It's called a hybrid airship, and let's just put it this way: It's not your great-grandfather's zeppelin.
The Federal Aviation Administration recently approved a certification plan that would allow commercial flights by a potentially revolutionary new type of Lockheed Martin aircraft.
Instead of the classic blimp you might be thinking of, try to imagine something that's a cross between a helium-filled blimp and an airplane — though it looks more like an inflatable pillow with little propellers on the sides and tail fins. Basically, a hybrid airship relies upon lighter-than-air helium to provide 80 percent of the lift that keeps it aloft, and gets the other 20 percent from the aerodynamic lift that the body creates when it acts as an airfoil.
Put all that together, and the Lockheed Martin LMH-1 is an aircraft about the size of a football field, capable of carrying 47,000 pounds (21,3120 kilograms) of cargo and up to 19 passengers at a cruising speed of nearly 70 miles (113 kilometers) per hour. It also can land in a relatively short space (about seven times its length) and set down on flat terrain without moorings, due to its four hovercraft-like landing pads.
The latter allow the hybrid airship "to operate from unprepared areas including soil, sand, snow, ice, and even open water," says Lockheed Martin spokesperson Heather Kelso via email. The pad system "also grips the ground in the parking mode like a suction cup to keep the airship from moving laterally in shifting winds while loading and unloading."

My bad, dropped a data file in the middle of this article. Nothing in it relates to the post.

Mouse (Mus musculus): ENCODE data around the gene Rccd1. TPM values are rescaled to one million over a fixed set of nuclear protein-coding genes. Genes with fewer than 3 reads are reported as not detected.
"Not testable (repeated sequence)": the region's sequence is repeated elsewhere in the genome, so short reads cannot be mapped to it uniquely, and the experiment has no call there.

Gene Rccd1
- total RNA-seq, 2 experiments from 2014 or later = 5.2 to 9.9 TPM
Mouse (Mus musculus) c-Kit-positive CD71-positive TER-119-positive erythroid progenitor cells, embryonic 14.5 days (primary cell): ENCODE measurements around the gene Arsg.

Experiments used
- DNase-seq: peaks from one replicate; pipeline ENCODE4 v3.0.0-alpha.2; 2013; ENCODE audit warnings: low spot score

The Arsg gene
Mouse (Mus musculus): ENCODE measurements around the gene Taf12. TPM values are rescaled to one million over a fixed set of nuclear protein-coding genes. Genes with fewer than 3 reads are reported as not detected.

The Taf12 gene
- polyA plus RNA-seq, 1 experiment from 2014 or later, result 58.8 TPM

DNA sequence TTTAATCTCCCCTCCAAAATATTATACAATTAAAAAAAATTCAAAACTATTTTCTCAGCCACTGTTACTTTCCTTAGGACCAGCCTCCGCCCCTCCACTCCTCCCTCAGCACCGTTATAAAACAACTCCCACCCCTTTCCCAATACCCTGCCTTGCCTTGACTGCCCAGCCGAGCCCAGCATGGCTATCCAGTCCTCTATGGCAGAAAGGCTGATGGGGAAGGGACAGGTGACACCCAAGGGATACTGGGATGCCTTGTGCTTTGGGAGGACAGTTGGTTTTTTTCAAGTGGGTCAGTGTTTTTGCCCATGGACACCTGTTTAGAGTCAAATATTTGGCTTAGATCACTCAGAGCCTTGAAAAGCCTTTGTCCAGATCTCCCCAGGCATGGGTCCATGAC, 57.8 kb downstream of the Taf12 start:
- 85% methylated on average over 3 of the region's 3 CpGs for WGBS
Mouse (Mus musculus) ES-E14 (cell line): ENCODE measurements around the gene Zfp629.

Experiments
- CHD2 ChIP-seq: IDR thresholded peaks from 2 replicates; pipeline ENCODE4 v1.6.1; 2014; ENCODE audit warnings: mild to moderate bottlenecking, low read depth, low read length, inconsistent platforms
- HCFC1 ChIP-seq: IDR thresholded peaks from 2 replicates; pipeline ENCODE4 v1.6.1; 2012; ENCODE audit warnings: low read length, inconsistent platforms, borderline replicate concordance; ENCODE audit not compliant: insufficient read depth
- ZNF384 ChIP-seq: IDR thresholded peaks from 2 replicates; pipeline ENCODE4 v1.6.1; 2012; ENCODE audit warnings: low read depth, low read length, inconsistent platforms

Kelso says the airships could provide affordable transportation for heavy-lift cargo en route to distant site. "These airships require little to no fixed ground infrastructure and can launch, land and be serviced on unimproved surfaces, including water," she says.
That sort of flexibility could make hybrid airships a go-to form of transportation for parts of the world that have little transportation infrastructure — deserts, oceans, jungles, even the Arctic. For mining and oil-and-gas drillers, hybrid airships could transport big pieces of equipment to difficult-to-get-to places, and do it on the relative cheap.
Kelso explains that the new hybrid airship is full of technology that old-school 20th-century airships didn't have. It's lighter but also structurally strong, even though it doesn't have an inner frame. Also, electronic flight controls and sensing technology provide a big improvement over the old fashioned cables and pulleys tied to a ship-style yoke.
And flying is an automated process, with digital flight controls and sophisticated sensors to control the airship much more precisely than a human can. A hybrid airship should be able to automatically detect and correct for small weather disturbances, for instance, to stay on the pilot's intended flight path.
"One advantage of the hybrid airship is that it is more controllable than a lighter-than-air vehicle," adds Kelso.
Getting the hybrid airship through the FAA approval process was a challenge, says Kelso, in part because existing regulations didn't really fit what it can do. Instead, the agency had to blend different guidelines from airships, airplanes and helicopters.
But Lockheed Martin had one significant advantage, in that it already had demonstrated that the technology would work. Back in 2006, the half scale prototype vehicle P-791 flew in Palmdale, California, and successfully completed all flight test objectives.
Lockheed Martin and its reseller Hybrid Enterprises announced back in June that they would begin taking orders for the hybrid airship, with a goal of getting the first of the fleet aloft in 2018.